Written by: Robert J. McCune, Esq. It is of course the plaintiff’s initial burden of proof to establish that their work-related accident caused compensable injuries. What happens when the plaintiff develops different injury claims arising from that same accident? In Parsons v. Pantry, Inc., 126 N. C. App. 540 (1997), our Court of Appeals determined that the burden was on the defendant to rebut causation as to the new injuries, where plaintiff had already established causation in a prior hearing. The reasoning was that “[t]o require plaintiff to re-prove causation each time she seeks treatment for the very injury that the Commission has previously determined to be the result of a compensable accident is unjust and violates our duty to interpret the Act in favor of injured employees.”It is of course the plaintiff’s initial burden of proof to establish that their work-related accident caused compensable injuries. What happens when the…       Read More

By: Mariel Smith, Esq. On June 20, 2017, in the case of Kendrick v. SRA Track, Inc. the Court of Appeals of Georgia held that in a case where the employee was injured in a motorcycle accident, the employer was not time-barred under OCGA. § 34-9-221(h) from controverting his claim on the ground that the accident did not arise out of or in the course of employment because the prescription card given to the employee by the employer’s insurer for pain medications was not an income benefit. The Court reasoned that under the applicable code “where compensation is being paid without an award, the right to compensation shall not be controverted except upon the grounds of change in condition or newly discovered evidence unless notice to controvert is filed within 60 days of the due date of first payment of compensation.” The court held the prescription card used to pay…       Read More

Written by: Brian Mallow, Esq. On Monday, an Alabama Circuit Court Judge issued an order, finding two provisions of the Alabama Workers’ Compensation Act unconstitutional. Judge Pat Ballard held that the state’s $220 per week cap on permanent partial disability benefits (enacted thirty years ago) fails to provide an adequate remedy to injured workers in violation of the State Constitution and fails to provide equal protection to different classes of employees under the U.S. Constitution. He also ruled that the Act’s 15% cap on contingency fees fails to afford due process of law and violates the separation of powers between the legislative and judicial branches. While only these two provisions were held unconstitutional, the Act contains a non-severability provision, so Judge Ballard’s ruling effectively nullifies the entire Alabama Workers’ Compensation Act. Recognizing the magnitude of his ruling and the effect that it will have on employees, employers, insurers, and medical…       Read More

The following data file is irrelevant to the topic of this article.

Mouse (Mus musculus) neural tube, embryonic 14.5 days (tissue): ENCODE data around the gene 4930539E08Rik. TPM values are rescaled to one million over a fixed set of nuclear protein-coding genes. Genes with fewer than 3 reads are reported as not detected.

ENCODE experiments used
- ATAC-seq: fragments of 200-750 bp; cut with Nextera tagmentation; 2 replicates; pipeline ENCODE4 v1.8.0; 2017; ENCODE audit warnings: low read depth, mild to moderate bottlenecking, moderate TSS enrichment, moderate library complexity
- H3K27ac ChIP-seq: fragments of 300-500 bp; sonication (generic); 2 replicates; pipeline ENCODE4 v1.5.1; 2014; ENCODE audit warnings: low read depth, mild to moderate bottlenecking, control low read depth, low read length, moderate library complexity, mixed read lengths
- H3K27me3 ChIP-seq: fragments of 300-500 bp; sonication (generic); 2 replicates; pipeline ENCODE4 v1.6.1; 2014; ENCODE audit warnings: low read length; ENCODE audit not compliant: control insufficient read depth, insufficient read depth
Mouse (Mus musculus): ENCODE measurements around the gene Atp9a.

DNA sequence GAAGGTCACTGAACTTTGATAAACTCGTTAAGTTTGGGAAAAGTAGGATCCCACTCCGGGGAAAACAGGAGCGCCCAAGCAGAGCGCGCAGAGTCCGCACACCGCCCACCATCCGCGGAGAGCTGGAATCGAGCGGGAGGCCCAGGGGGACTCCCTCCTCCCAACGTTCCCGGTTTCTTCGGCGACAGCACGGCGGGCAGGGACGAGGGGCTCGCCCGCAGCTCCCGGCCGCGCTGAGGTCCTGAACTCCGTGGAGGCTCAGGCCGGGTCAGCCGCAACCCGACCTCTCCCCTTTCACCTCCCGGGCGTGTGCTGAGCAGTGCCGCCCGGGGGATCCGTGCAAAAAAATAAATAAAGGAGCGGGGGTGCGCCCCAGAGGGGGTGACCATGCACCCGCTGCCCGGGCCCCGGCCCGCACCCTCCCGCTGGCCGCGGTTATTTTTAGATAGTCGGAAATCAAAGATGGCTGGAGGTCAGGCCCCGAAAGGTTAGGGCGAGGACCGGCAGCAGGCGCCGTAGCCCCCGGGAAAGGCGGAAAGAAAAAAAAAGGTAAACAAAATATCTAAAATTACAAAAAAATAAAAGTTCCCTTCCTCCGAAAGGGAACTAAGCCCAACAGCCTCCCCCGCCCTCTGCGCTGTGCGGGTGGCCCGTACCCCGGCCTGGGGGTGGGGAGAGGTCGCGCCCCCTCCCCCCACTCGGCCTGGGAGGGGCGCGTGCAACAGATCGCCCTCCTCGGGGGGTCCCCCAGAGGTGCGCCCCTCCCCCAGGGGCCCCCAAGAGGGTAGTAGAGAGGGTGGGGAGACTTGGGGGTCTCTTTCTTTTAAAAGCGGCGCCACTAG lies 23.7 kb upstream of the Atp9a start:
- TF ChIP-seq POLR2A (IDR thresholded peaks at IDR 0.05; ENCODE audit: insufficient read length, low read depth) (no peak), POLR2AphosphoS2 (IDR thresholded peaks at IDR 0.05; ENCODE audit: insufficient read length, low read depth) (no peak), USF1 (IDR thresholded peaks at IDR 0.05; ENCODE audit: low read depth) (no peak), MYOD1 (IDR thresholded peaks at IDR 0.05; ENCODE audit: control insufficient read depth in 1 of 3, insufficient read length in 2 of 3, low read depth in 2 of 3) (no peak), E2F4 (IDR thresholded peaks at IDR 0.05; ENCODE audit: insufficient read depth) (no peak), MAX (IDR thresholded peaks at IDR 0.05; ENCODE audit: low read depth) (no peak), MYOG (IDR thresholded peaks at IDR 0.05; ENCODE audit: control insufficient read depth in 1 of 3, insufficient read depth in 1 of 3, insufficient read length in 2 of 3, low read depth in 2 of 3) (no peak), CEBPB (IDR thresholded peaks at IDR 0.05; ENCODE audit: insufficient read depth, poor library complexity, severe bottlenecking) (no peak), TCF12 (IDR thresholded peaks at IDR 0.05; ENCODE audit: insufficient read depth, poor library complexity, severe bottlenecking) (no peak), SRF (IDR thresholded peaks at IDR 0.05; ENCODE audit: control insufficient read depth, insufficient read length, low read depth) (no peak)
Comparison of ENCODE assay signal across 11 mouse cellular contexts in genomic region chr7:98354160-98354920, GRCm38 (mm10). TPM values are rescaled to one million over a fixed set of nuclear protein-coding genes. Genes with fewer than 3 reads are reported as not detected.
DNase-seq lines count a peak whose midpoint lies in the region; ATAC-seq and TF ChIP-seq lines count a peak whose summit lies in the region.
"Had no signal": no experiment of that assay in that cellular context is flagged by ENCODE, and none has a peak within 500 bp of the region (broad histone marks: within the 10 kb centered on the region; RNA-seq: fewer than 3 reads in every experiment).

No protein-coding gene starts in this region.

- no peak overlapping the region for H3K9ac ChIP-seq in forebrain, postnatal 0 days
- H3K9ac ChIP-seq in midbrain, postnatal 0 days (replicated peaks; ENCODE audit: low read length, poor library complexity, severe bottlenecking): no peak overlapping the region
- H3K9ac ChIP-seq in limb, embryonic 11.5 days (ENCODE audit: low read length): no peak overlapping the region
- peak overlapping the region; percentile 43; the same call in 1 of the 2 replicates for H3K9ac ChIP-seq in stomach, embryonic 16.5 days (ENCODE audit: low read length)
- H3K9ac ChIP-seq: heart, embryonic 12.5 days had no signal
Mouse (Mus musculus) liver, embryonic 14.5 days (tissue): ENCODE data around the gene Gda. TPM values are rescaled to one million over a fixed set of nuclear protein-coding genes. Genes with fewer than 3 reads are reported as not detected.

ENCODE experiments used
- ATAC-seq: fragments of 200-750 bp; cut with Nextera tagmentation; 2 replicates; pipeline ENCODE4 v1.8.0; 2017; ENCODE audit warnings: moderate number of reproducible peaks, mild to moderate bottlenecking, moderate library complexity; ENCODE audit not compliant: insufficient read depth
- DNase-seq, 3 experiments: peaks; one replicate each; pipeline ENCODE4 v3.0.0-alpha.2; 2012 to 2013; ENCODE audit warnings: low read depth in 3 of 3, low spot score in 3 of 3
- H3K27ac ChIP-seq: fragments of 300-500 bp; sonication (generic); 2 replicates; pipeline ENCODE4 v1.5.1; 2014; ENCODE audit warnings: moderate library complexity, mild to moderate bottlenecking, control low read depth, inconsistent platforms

Written by: Michael Memberg, Esq. One of the most experienced and well-respected members of the workers’ compensation community, Dr. J. Carl Sutton, recently passed away. Dr. Sutton and his orthopedic practice, Sutton Orthopaedics & Sports Medicine, served as a panel provider for countless employers on the Southside of Atlanta and across Georgia. He will certainly be missed by employers and employees alike. For now, we recommend that employers reach out to any claimants who were under his care to minimize any interruption in treatment. We also recommend that employers with Dr. Sutton or his practice on their panel take an opportunity to reach out to his practice to discuss maintaining that relationship so panels can be updated in accordance with the law.

Written by: Dale Slemons, Esq.  When an Employee has concurrent employment and it is determined that the concurrent employment is similar, the claimant may be entitled to an increase in average weekly wage and ultimately his workers compensation indemnity benefits based on the combined wages received from both employers. You should be aware of this if you have this scenario presented on one of your claims. Just working for two separate and distinct employers isn’t enough to justify the increase; however, if both employments are found to be similar in character, the increase would be warranted and you must pay the higher rate. This is true even if the second employer isn’t subject to the Workers Compensation Act. The question then becomes, What constitutes similar employment? In Georgia, we generally look to the similarities of the duties of the employee and not the business of the employers. The courts have…       Read More